Governor Cuomo signed important legislation designed to put an end to commercial developers abusing a property tax exemption program. The legislation sponsored by Assemblyman William Magnarelli, 129th District (D- Syracuse, Van Buren, Geddes) was introduced after seeing major violations take place in Syracuse.
The intent of §485-a of the Real Property Tax Law is to incentivize the redevelopment of older buildings by allowing municipalities to offer a 12-year exemption on property taxes to developers who renovate these building to include commercial and residential space. The program was abused by developers who completed the projects with minimal or no commercial uses, buildings that are nearly totally demolished and rebuilt, and projects built on vacant lots. The resulting property tax exemptions are costing participating localities millions of dollars each year and placing a heavier burden on other property taxpayers.
“The abuses under this program are egregious,” Assemblyman Magnarelli said, “§485-a exemptions should not be going to projects where the only commercial uses in the building are vending machines or storage units, or where the developer essentially demolishes the underlying structure for new construction. Local governments and assessors say the current law does not give them the authority to deny these applications. This newly enacted legislation gives them that authority and will return the §485-a program to this purpose. This program was created to help our downtowns redevelop old buildings into useful mixed-use structures.”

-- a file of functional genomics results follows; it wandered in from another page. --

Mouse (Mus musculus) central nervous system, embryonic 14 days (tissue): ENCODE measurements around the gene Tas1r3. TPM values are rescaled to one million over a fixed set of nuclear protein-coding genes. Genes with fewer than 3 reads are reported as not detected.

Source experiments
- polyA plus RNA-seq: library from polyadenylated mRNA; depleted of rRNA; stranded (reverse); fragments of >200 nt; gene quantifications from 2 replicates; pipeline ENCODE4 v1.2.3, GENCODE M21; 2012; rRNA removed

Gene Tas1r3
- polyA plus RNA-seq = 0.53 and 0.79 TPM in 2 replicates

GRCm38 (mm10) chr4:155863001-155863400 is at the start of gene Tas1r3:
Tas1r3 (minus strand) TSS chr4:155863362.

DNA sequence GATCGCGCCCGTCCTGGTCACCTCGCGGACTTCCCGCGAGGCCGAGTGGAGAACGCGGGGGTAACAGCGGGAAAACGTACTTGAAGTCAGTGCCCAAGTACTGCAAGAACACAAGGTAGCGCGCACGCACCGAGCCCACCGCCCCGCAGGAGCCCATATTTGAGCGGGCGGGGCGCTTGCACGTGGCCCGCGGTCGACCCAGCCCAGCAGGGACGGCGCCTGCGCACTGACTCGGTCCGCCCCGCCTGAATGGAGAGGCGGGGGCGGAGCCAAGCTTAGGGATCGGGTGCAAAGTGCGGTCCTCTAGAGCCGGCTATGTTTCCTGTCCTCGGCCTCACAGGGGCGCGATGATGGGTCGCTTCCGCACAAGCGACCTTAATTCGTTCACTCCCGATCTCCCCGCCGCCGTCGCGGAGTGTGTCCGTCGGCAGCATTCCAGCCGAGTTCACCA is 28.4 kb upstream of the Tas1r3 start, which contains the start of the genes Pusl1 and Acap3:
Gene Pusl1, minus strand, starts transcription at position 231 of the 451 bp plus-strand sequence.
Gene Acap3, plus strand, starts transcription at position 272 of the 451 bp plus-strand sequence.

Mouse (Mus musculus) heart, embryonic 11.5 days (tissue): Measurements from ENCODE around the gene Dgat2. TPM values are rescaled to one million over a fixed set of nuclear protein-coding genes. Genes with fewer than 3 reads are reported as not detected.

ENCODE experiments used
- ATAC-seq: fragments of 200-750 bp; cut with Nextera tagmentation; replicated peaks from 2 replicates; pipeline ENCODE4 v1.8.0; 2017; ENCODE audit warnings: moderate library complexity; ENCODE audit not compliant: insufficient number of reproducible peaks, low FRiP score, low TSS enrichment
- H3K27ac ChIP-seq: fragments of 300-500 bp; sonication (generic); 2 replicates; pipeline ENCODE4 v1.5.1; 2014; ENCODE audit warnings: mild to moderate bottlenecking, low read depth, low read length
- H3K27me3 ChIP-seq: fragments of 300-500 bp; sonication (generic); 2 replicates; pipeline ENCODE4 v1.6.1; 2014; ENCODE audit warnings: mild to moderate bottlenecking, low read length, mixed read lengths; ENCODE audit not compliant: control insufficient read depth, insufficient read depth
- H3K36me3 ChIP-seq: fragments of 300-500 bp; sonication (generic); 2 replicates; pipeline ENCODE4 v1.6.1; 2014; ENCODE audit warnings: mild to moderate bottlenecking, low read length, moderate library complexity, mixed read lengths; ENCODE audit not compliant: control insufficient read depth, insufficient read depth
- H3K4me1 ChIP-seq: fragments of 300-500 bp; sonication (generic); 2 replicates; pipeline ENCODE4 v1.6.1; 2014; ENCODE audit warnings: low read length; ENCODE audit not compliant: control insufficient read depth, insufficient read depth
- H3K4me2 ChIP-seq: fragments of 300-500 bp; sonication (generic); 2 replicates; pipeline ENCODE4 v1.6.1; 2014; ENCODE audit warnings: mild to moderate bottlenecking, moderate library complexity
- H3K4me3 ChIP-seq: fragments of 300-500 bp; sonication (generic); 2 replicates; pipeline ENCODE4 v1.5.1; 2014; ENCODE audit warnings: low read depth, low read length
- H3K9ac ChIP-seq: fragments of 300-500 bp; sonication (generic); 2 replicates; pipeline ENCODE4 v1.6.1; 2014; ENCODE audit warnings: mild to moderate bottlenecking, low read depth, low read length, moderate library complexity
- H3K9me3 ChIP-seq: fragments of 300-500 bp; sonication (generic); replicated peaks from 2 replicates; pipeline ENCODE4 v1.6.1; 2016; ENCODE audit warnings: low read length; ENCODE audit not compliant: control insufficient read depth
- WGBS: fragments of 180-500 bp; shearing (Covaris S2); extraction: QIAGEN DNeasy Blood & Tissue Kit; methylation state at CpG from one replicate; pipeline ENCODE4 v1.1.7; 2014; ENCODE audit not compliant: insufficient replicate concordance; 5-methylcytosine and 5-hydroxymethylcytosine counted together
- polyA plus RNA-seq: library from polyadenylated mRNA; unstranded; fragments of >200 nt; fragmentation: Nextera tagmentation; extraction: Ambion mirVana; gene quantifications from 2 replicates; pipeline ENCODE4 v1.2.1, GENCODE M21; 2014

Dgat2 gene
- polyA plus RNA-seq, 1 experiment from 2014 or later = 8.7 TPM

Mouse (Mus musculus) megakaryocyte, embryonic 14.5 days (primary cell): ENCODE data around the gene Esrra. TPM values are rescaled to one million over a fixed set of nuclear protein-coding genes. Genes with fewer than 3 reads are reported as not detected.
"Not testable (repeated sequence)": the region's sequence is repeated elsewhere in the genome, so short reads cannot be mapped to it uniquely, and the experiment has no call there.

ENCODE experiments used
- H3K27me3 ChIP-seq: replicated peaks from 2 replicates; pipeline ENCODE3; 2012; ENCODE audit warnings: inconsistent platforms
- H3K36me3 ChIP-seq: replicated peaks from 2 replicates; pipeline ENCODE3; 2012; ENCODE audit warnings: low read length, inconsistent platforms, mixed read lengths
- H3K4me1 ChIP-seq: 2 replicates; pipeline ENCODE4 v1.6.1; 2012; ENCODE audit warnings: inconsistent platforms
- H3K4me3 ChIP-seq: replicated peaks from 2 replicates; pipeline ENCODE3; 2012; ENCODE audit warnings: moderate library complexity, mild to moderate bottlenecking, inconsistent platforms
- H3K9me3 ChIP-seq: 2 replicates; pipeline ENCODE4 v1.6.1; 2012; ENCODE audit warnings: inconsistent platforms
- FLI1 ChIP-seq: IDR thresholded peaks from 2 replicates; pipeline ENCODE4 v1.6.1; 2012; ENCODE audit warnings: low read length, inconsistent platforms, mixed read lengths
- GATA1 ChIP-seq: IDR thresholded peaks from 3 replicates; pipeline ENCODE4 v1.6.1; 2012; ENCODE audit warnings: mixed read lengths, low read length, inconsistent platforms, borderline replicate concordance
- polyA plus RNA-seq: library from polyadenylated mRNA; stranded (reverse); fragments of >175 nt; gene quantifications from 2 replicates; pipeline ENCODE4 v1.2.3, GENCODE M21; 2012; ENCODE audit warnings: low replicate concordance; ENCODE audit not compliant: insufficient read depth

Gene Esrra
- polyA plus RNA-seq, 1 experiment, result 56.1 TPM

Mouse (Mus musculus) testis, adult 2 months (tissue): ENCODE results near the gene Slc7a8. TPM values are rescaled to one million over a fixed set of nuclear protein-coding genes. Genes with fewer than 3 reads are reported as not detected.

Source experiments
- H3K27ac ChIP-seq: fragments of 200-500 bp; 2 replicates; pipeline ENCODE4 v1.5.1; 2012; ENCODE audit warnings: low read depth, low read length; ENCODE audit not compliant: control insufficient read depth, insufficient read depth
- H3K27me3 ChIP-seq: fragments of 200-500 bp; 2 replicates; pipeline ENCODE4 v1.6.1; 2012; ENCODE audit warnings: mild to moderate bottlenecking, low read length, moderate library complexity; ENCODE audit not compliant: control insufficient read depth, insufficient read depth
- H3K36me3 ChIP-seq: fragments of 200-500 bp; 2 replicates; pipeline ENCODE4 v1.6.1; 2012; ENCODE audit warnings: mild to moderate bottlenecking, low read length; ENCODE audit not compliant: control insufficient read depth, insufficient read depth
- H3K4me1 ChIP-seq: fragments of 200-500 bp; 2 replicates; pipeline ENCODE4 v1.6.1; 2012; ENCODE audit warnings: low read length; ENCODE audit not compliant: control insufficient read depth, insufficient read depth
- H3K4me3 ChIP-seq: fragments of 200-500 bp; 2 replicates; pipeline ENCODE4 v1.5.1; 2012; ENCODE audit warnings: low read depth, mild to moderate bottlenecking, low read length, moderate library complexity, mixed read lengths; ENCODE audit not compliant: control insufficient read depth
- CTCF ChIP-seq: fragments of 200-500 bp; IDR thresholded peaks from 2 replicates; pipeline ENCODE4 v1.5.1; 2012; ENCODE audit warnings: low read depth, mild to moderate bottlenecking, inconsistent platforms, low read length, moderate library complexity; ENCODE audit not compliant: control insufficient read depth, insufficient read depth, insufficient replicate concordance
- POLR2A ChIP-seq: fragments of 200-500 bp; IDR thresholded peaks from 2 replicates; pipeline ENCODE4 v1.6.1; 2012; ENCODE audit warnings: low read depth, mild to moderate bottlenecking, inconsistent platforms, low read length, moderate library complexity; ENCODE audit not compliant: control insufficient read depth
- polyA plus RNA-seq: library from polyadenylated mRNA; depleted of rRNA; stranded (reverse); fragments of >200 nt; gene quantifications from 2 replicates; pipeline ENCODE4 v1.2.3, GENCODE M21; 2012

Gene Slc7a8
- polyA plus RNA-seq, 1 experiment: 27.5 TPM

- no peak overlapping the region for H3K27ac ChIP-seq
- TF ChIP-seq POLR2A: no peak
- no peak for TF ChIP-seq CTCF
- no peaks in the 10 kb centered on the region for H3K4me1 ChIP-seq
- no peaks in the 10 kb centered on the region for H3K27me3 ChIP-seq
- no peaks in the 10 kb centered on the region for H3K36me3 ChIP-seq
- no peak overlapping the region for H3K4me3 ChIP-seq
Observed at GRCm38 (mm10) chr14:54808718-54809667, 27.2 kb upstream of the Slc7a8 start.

This legislation will reform the §485-a program in the following ways:
- Limit the types of commercial purposes and uses that can qualify for the exemption and require them to be publicly accessible.
- Require at least 40% of a building be used for residential purposes and at least 15% of the building be used for commercial purposes exclusive of below-grade floor areas.
- Require the portion of the building used for commercial purposes to be currently used as such or in good faith contemplated.
- Require an annual certification to the assessor attesting that the property complies with the eligibility requirements.
- Require a revocation of benefits if the property is non-compliant; and impose penalties if a material misstatement is made on an application.
The newly enacted legislation takes effect on January 1, 2021.